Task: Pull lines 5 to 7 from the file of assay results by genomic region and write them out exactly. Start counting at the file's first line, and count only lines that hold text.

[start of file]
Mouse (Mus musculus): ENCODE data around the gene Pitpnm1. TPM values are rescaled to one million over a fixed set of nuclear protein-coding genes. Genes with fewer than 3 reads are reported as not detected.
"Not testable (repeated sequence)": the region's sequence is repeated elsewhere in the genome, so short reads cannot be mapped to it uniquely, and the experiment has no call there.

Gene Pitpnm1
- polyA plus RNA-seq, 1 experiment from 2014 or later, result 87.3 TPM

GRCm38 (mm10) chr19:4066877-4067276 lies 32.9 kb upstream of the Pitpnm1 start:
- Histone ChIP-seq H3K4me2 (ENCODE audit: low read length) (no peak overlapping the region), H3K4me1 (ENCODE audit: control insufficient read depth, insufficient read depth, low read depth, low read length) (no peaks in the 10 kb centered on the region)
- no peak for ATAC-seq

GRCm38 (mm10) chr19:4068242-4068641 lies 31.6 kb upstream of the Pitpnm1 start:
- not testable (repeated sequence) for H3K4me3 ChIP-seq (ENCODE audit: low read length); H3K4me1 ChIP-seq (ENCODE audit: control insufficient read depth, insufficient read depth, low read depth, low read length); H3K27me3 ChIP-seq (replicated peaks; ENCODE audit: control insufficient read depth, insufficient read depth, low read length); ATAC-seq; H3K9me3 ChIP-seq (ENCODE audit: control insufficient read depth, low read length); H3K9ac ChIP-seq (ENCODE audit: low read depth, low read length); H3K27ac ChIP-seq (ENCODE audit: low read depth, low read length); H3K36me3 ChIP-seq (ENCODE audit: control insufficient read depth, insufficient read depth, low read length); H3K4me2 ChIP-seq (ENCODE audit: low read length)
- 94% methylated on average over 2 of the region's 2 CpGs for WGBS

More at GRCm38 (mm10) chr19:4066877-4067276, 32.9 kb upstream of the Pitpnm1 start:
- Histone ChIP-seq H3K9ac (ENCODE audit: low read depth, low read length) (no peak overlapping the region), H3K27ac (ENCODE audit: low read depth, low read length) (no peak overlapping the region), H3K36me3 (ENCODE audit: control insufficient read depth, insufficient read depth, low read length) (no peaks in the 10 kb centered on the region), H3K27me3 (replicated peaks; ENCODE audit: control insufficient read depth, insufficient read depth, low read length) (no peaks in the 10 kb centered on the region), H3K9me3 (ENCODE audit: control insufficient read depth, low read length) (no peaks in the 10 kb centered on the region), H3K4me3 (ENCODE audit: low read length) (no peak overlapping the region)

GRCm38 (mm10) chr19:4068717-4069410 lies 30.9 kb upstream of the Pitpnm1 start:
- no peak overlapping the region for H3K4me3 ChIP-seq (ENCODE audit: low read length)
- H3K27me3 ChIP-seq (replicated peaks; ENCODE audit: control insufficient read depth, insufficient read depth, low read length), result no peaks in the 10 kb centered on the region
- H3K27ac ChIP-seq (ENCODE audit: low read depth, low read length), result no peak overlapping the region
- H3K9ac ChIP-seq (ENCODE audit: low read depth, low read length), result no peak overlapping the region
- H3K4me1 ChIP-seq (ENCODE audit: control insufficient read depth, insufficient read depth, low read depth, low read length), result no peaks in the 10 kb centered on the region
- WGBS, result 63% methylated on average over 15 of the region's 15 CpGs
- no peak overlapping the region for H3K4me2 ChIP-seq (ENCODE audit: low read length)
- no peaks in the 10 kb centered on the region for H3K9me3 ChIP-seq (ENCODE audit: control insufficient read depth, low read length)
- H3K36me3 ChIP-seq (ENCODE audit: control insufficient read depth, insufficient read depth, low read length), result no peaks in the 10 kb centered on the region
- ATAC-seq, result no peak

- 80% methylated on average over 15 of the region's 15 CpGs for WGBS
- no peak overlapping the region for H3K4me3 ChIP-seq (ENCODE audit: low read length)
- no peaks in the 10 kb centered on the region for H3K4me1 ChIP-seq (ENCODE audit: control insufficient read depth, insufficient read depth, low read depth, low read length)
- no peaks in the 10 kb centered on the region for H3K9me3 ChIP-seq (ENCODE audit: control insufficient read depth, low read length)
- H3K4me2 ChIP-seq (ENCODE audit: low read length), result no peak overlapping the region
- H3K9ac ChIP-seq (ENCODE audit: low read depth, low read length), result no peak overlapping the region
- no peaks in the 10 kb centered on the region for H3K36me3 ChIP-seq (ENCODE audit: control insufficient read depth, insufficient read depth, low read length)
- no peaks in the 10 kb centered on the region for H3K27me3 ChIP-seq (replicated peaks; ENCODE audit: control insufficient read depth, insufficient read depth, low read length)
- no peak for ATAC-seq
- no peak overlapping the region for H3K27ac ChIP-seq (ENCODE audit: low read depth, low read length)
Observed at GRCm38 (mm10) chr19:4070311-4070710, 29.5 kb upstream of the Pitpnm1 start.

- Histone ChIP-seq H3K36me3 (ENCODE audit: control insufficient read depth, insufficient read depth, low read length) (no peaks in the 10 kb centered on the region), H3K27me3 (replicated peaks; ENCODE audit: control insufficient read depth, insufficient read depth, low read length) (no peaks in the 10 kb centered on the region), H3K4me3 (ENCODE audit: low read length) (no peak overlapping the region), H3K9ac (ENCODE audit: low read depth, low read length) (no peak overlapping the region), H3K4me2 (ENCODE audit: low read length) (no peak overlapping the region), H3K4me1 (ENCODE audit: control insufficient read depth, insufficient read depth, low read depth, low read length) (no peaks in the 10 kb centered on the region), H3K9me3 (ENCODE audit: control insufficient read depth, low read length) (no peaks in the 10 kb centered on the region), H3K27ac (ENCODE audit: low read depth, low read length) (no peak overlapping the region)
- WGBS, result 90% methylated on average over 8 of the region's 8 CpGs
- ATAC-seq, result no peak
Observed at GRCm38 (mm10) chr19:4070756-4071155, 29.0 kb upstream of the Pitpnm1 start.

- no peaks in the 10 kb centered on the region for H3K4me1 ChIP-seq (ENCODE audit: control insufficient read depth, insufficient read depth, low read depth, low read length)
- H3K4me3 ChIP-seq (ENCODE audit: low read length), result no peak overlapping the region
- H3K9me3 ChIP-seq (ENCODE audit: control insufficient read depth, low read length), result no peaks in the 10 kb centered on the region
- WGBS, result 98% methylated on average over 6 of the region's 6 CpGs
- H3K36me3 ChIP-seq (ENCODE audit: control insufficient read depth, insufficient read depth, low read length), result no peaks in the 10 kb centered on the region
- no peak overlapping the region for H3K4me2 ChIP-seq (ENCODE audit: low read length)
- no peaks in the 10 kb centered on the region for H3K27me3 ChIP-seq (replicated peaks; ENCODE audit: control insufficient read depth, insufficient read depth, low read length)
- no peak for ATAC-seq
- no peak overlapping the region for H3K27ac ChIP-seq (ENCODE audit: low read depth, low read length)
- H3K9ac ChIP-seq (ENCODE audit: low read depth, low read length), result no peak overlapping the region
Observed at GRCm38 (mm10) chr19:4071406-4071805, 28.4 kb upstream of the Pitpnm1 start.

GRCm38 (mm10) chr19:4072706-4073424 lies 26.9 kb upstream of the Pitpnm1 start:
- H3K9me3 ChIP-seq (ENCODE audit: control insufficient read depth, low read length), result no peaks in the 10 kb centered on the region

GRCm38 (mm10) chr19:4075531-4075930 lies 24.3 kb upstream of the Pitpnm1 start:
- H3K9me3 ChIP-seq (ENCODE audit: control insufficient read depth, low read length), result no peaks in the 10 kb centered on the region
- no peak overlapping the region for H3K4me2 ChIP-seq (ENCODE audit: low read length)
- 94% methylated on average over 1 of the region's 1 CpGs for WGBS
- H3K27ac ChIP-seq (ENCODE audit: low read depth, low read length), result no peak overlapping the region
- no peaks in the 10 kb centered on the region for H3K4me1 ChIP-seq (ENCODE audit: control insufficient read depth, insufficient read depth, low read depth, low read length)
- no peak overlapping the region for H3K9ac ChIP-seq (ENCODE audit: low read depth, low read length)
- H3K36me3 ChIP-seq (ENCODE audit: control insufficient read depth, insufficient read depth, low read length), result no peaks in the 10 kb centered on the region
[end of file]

GRCm38 (mm10) chr19:4066877-4067276 lies 32.9 kb upstream of the Pitpnm1 start:
- Histone ChIP-seq H3K4me2 (ENCODE audit: low read length) (no peak overlapping the region), H3K4me1 (ENCODE audit: control insufficient read depth, insufficient read depth, low read depth, low read length) (no peaks in the 10 kb centered on the region)
- no peak for ATAC-seq